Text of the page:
Same reason Portugal probably won't be reopening the borders with Spain or anywhere else any time soon either.

          1. druck Silver badge

            Re: Extraordinary surveillance powers set to be injected into govt orgs

            So much for the EU, any trouble and its each country for itself.

            Until it comes to pay for it all of course.

        2. Mark 65

          Re: Extraordinary surveillance powers set to be injected into govt orgs

          Locking the borders for longer is just logical. Given most don't trust the numbers coming out of China would you want to open up to travellers from there? It is easier to just keep them shut rather than have to preclude people from certain countries and be able to trace everyone entering's port of origin or detect picking up nasties on the way.

      2. whitepines Silver badge
        Facepalm

        Re: Extraordinary surveillance powers set to be injected into govt orgs

        but they still need revenue

        And when the companies and developers creating that revenue dry up because they won't work in a backward little nation like Blighty that wants to pretend it is anything more than a poor English copy of a much more powerful Asian surveillance dictatorship?

        Oh, right. Consequences are something new and undiscovered for politicians.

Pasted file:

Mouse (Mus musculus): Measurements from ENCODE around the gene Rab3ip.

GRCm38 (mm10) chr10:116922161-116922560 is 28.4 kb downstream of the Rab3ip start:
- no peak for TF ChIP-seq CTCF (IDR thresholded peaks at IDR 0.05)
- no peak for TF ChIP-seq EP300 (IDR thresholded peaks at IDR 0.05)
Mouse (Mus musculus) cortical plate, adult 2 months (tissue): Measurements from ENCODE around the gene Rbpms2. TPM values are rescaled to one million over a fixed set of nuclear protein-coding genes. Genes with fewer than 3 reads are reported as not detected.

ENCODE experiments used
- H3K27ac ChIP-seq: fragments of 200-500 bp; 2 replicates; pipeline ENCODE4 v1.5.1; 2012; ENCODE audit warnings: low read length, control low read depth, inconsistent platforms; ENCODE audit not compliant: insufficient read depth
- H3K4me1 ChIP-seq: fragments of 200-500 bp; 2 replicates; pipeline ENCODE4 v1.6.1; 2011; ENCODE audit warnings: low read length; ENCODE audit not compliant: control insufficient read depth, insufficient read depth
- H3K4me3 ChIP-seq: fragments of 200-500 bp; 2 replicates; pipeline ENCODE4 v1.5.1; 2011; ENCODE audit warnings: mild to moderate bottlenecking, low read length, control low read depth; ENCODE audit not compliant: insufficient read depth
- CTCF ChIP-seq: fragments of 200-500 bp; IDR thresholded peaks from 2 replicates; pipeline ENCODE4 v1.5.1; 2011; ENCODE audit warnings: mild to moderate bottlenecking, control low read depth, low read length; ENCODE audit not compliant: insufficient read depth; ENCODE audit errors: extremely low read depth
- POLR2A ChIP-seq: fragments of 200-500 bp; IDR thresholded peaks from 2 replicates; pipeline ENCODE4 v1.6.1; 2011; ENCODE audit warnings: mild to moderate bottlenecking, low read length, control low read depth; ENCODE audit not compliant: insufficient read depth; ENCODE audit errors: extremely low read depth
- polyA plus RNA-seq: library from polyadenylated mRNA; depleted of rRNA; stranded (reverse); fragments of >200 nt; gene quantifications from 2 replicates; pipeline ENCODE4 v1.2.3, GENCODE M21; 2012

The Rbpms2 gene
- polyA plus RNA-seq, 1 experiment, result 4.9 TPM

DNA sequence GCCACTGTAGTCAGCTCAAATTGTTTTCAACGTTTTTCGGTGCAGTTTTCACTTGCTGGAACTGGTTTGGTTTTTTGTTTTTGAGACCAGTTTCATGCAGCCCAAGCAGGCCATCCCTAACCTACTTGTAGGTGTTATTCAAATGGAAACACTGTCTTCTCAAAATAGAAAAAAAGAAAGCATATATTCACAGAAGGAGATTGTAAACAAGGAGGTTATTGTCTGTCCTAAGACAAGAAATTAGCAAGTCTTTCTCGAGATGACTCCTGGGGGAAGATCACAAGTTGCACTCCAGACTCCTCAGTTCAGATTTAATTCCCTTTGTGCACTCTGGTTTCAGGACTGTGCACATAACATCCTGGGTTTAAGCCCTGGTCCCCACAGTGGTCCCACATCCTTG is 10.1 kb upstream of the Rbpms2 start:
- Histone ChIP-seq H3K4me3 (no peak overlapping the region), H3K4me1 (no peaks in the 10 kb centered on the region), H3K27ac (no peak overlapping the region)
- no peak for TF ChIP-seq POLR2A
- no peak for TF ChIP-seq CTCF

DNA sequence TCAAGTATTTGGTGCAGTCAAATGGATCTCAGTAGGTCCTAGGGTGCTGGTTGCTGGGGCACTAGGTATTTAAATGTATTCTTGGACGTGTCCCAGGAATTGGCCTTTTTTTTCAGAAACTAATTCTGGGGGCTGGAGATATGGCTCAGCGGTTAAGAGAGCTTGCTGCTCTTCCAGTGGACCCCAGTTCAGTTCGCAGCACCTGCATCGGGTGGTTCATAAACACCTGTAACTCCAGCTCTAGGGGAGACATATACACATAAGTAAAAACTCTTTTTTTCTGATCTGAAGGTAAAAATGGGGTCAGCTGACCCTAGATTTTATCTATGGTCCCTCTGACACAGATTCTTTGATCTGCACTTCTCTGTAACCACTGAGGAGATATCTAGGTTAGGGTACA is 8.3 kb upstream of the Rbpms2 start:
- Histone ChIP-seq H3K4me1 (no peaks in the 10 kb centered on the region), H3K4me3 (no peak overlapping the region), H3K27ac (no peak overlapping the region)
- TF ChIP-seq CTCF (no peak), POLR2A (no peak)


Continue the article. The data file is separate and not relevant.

5. CharlesStreet

    Big Brother Watch

    This level of surveillance is becoming increasingly intrusive. I really wonder where we are going with this. I Suggest more of us become supporters of Big Brother Watch - for around £25 P.A.

    https://bigbrotherwatch.org.uk

    1. Anonymous Coward
      Anonymous Coward

      Re: Big Brother Watch

      I would but they'll see that I signed up.

    2. doublelayer Silver badge

      Re: Big Brother Watch

      I think these organizations are well worth supporting, but at the risk of seeming quite cynical, I have to ask whether they have an effect. Oh, they do incredibly useful work in looking at and protesting and in some cases launching legal attacks at surveillance programs. But their efforts haven't seemed to stop any of the major abuses being passed, nor have they managed to get increased public support. The legal cases seem to keep coming out on their side without getting anything changed. I hope that, with sufficient support, they can get more public interest and action such as protests together because that seems like the only method that hasn't really been tried yet. Sadly, it seems very difficult to organize and with a tenuous hope of success as well. My major hope is for some political group to start to realize the importance of this, as I haven't seen anything above a single politician understanding the importance of privacy, so my vote is pretty much pointless on this issue.

    3. Dan 55 Silver badge
      Alert

      Re: Big Brother Watch

      Are you sure that's a good idea?

      55 Tufton Street

      Perhaps Liberty might be a better choice.

      1. CharlesStreet

        Re: Big Brother Watch

        Sorry wondered if I'm missing the point somewhere.

        Big Brother Watch

        Chinaworks, 100 Black Prince Road

        London

        SE1 7SJ

        Nowhere near Tufton Street!

        1. Dan 55 Silver badge

          Re: Big Brother Watch

          As mentioned in the interview, they were going to move out and they have done, but the point is it's still a Matthew Elliot-funded policy pushing organisation, the same Matthew Elliot who runs a whole load of other policy pushing organisations like TaxPayers Alliance, Business for Britain, Conservative Friends of Russia, IEA, Brexit Central, etc...